Thursday, August 30, 2007

Five Questions from Dick (Finally)

1. Describe the feelings of a wife who's husband has been called off to a war.

Argh. I hate talking about this.

My feelings range anywhere from despair, hopelessness, fear, and pride. It's a part of our life that has been the thing closest to tearing us apart. When Scout and I are together, we are the best team ever. When he's gone, it's like someone busted out our kneecaps. We're a mess.

But what makes it all worth it is knowing that Scout will kill as many enemies of the United States as humanly possible. Without blinking. And if he can help it, will come home to me at the end of it all.

But then, when I let my mind wander, I contemplate what I would do should he not come home. How would I react to the men in Class As standing at my door? Would I stay here, run away to Kansas, or go home to Seattle? Would I ever really be able to move on? Would I hate myself for letting Scout re-enlist? Would I still think that freedom for Iraqis and other Americans is worth my soldier's life? What kind of memorial would I plan for him? Who is the first person I would call? Where would he be buried? See, I gotta stop now.

2. Tell us of just one of the hardships you face as a military wife.

Job selection (see all previous posts). A girl with a degree in a normal town could score a decent job, but it seems that in military communities, there is a shortage of good-paying jobs, and a plethora of shitty paying ones.

3. If you had one thing that you could change in your past life, would you, and why?

My college major. I should have finished my Nursing degree. Instead of finishing school just for the sake of finishing, I should have waited and done something I actually wanted to do. Now I have a Business degree and I'm not using it.

4. Can you cook? If so, just how far along are you on the culinary scale?

Although I'm fairly sure I couldn't hang in the kitchen with your Kelly, I'm not the least bit intimidated by new recipes or labels that suggest one should be an "advanced" cook. All three of my good friends are culinary geniuses, so I've been able to learn a lot from them as well. One of my favorite holidays is Thanksgiving; I love being able to cook with and for others.

But I also love the simplicity of Rachael Ray and Rueben Night at our house. Sometimes the simple things taste the best.

5. What do you think about the Liberals who can't understand the concept of freedom?

Hmm. What do I think about them? When it comes to war and ugly things like killing the enemy, they are pansies.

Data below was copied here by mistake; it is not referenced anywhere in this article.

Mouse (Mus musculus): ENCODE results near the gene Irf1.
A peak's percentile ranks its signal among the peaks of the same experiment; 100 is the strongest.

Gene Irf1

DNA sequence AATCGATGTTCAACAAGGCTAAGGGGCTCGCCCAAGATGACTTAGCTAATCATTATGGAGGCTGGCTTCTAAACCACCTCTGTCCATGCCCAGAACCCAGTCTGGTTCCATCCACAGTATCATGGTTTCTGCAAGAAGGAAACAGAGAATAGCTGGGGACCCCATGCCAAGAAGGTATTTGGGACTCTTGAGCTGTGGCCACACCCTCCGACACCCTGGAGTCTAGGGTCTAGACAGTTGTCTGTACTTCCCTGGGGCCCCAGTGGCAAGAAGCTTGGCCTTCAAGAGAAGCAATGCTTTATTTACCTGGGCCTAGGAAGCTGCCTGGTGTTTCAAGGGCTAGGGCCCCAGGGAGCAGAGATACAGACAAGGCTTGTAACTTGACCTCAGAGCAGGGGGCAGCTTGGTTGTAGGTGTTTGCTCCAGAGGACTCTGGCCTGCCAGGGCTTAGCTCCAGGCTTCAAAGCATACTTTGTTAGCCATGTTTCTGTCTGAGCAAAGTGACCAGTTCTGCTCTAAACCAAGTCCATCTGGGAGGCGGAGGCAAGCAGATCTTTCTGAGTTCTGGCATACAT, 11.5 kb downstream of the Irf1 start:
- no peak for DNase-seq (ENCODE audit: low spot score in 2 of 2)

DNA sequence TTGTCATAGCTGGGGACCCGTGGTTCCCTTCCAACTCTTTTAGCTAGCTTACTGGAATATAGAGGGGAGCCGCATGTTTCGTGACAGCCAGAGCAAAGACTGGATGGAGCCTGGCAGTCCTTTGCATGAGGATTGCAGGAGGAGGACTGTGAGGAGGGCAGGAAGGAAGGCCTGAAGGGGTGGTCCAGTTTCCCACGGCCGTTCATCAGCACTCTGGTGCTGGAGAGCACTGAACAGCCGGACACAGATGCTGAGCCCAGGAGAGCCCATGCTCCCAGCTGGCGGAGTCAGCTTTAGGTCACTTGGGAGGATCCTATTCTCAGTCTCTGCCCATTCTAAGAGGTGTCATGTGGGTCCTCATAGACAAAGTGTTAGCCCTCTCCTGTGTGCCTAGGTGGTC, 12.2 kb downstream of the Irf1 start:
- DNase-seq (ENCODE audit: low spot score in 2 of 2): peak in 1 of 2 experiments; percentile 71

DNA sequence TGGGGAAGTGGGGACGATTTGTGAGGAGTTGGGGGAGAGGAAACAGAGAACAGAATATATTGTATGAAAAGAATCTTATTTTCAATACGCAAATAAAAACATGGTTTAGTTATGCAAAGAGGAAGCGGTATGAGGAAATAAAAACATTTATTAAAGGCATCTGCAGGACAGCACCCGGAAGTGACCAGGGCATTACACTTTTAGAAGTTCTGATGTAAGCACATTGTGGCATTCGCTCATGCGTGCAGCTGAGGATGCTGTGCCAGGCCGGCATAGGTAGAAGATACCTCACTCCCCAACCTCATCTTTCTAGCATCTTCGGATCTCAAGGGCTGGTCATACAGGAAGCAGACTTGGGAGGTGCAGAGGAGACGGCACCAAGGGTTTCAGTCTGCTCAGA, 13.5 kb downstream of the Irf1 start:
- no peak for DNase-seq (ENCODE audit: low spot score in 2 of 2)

I assumed that moving to Texas would mean big belt buckles and a serious shortage of liberals. Unfortunately, the latter seem to be more common than the former.

So the other day I was pricing movies at work and came across Fahrenheit 9/11. I simulated puking while pretending to throw the movie in the trash (which I have seriously considered every single time I come across the movie). I used a very politically incorrect name for Michael Moore; a co-worker of mine got extremely offended and wouldn't talk to me for a few days. I couldn't believe it. Later, I found out that my co-worker essentially agreed with everything Michael Moore said in this film.

Another co-worker of mine is always talking about our exit strategy in Iraq. And he's one of those guys that kind of tilts his head from side to side when he talks to make what he's saying seem smarter. And don't get me wrong, he's a smart guy, but his politics are totally incompatible with mine (he also thinks Taurus is superior to Glock. Maybe he's not so smart after all).

Politically, these two guys are pansies. And (in my humble opinion) any person who thinks bailing out of war when shit gets ugly is better than finishing what we started is a pansy too.

Having said that, I'm not a hard-core Republican. On most things I lean right, on some things I lean left. I actually refuse to talk politics with anyone I have no common ground with (ie people that think Michael Moore is a hero, Bush=Hitler, 9/11 was a conspiracy planned by our government, hard-working tax payers need to pay for the lazy fucks who refuse to work, and homosexuality/sex before marriage will plunge you straight into hell).

Let me know if you want me to ask you five questions.


SoHoS said...

Great answers. I have a friend who went to college in Killeen and a good friend of mine was stationed @ Ft. Hood in 1987. I was 17 and we went and partied @ some dance hall there. Had a blast! Again I was 17...Feel free to ask away!

Nicole said...

I hear ya on the lack of good jobs for military spouses. I think that was single hardest thing about living in Germany. Had it not been for my desire to work (and to do something that would bring in more than $7/hour) that would have been the perfect place. I can still look around here on a US post and see similar troubles. It seems that if you're not in the Fed system, a teacher or in the health field, you're probably going to have a hard time. Am I right?

Sarah said...

I think it's hard because some people come and "camp out" in the jobs on post. Their husband retires or something and they just stay in the job for the next 15 years. Which means that a lot of the good jobs are tied up, especially in a small community like in Germany.

And I was a teacher (professor) and the Univ of Maryland still paid for some douche from the US to come teach in Vilseck instead of hiring me to do it...I still can't believe they brought in a Communist who hates soldiers to teach, um, soldiers.